Not that it matters, but "Monty Python's Spamalot" is the tale of a quest to find the Holy Grail. Led by brave King Arthur and his loyal knights, the quest succeeds, but only after a pitched battle against a tiny, fuzzy, cute-as-a-kitten, but mean-as-a-Pirahna bunny.
But "Spamalot's" real quest is to make your innards ache from laughter. And this quest succeeds as well. How can it not when you have Knights of the Round Table prancing around the stage, clopping coconut half-shells together to simulate the hoofs of the horses they're not really riding.
The actors in "Spamalot" will do anything they can squeeze into a couple of hours -- short of running into the audience and tickling you -- to make you laugh. And they do it wildly well in the Tri-Valley Repertory production that runs at Livermore's Bankhead Theater through Nov. 3.
Eric Idle , an original member of the famed Monty Python sketch comedy team, and John Du Prez teamed to write a bright and clever script, jam-packed with the kinds of funny lines and non-sequiturs that fly by so fast they seem not to care if you get the joke or not. But it is the kind of rich comedic material that reveals new levels of genius on repeated viewings.
And, fortunately, the cast is up to the challenge of expertly delivering material that ranges from a backhanded homage to Monty Python, world history, religion, male/female relationships and general silliness.
Director John Maio has taken great pains to let show gallop unrestrained across its wide swath of history and comic references, while making sure all the humor the script provides hits home.
He is helped considerably in this by a delightful cast, headed by King Arthur (Scott Phillips) and his faithful manservant, Patsy (David Irving), who, among other things, carries a huge pack containing just about everything, and does the coconut-shell-clopping for his majesty. Phillips, on the other hand, is as dignified as any king could be while prancing to the beat of coconut shells and becoming smitten with the Lady of the Lake (Alexis Rogers), who is usually accompanied by her half-dozen maidens, the Laker Girls.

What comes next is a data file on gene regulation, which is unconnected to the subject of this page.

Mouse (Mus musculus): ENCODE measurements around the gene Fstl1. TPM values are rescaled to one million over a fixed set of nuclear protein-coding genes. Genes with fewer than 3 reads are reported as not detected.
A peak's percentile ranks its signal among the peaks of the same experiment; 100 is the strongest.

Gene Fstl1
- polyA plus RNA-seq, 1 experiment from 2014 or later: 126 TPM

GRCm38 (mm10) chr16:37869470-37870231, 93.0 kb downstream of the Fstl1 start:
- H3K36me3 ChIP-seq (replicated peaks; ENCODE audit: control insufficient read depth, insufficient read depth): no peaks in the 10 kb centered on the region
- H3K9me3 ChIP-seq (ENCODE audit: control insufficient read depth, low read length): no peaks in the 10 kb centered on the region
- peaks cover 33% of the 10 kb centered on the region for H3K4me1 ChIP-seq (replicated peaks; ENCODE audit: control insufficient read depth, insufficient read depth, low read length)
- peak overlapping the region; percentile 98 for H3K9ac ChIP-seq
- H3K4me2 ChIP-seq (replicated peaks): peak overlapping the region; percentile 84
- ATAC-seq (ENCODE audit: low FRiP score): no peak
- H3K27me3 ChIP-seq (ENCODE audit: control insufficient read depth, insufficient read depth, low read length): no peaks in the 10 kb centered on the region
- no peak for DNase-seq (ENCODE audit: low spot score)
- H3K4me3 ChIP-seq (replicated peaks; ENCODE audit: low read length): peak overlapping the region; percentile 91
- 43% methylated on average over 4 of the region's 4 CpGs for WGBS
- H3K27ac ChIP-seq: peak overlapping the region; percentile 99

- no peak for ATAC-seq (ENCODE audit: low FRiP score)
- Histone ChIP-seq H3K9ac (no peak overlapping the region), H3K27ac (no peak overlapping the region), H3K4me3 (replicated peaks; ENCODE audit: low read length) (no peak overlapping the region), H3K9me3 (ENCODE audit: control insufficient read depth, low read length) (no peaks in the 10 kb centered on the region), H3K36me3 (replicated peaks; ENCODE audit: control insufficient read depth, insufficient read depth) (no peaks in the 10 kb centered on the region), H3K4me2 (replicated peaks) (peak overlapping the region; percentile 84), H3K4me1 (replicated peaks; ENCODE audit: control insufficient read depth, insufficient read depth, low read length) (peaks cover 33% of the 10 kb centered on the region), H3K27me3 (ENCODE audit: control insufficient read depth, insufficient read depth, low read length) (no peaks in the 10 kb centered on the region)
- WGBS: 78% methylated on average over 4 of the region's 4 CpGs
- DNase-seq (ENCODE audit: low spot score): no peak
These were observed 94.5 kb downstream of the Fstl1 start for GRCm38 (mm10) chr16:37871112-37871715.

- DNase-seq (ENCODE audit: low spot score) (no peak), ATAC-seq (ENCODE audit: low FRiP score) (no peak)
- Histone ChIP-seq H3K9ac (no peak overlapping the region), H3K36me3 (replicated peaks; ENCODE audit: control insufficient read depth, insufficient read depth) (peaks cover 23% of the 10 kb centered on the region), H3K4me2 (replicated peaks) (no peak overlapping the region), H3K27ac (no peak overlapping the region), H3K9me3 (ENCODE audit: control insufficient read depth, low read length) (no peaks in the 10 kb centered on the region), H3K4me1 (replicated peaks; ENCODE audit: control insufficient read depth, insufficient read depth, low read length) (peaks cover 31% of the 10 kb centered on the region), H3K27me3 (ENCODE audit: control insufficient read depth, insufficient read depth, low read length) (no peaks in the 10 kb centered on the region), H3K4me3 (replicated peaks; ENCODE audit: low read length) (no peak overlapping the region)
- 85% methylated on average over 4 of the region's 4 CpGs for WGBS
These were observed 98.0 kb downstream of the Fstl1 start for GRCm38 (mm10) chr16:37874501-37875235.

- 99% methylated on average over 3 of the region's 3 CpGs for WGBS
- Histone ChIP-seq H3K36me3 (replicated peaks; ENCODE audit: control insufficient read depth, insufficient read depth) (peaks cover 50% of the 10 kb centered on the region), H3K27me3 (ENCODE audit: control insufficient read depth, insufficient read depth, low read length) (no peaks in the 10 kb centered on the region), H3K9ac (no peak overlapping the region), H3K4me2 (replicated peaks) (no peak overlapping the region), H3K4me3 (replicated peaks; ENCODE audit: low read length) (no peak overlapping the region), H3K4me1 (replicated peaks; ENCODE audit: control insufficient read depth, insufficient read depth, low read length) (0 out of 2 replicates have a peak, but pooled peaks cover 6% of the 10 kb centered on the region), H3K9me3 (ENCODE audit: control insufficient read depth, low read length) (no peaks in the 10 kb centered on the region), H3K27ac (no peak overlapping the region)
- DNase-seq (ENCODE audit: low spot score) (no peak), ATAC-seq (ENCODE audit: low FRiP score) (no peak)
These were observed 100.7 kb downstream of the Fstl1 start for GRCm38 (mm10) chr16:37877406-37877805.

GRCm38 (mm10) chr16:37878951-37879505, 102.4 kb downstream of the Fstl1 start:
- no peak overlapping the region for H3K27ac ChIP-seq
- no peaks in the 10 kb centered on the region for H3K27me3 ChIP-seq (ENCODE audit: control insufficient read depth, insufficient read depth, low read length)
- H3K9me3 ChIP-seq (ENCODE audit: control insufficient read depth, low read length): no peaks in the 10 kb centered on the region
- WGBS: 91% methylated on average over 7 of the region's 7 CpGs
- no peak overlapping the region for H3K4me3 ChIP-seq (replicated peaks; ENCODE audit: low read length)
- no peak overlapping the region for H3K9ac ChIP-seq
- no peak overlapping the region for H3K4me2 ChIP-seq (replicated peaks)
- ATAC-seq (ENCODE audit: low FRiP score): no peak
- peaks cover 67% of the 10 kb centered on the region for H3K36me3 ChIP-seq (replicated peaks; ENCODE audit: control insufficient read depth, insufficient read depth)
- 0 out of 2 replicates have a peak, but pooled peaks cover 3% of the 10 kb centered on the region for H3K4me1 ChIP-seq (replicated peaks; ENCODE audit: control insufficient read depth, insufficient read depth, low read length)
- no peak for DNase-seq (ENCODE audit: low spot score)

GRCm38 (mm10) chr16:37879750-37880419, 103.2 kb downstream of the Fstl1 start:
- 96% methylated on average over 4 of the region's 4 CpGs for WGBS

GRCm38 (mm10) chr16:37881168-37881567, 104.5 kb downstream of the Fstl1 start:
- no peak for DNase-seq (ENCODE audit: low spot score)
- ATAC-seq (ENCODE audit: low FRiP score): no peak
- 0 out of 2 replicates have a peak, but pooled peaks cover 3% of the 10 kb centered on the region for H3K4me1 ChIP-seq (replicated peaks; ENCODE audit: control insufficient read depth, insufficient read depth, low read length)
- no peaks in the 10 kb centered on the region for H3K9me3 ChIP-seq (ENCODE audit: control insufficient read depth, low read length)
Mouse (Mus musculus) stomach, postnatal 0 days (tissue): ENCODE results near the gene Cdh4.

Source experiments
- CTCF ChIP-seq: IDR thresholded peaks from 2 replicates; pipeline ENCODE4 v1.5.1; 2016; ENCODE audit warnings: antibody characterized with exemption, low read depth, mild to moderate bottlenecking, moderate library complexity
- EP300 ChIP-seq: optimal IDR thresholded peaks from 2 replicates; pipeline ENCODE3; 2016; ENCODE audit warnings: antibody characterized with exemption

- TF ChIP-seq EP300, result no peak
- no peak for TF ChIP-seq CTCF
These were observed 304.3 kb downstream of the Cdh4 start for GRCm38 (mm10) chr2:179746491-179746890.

Rogers gets some great musical material that not only shows off her wonderful voice but highlights the theatrical parody with tunes such as, "The Song That Goes like This" and "The Diva's Lament (Whatever Happened to My Part?)."
And then, there's Galahad (Paul Plain), who is discovered by Arthur playing in a mud puddle and is quickly turned into the brave knight, clad all in white and topped with a blonde wig that sort of circumnavigates his head through the show.
His knightly counterpart, Lancelot (Jeff Seaberg), is the much more violent knight we first meet helping collect plague victims (and thwacking those not quite dead to speed up the process).
This is an incredibly funny show, well done by the Tri-Valley Rep cast, played on a flexible and highly imaginative set designed by Fred Sharkey. The show was cleverly choreographed by Todd Aragon and Morgan Breedveld, with musical direction by Jo Anne Fosselman, who directs the orchestra into delivering the tunes, which, like everything else about the show, have their own jokes.
Contact Pat Craig at firstname.lastname@example.org.
By Eric Idle and John Du Prez, presented by Tri-Valley Repertory Theatre
Through: Nov. 3
Running time: 2 hours, 15 minutes
Where: Bankhead Theatre, 2400 First St., Livermore.
Tickets: $28-$38, 925-373-6800 or www.mylvpac.com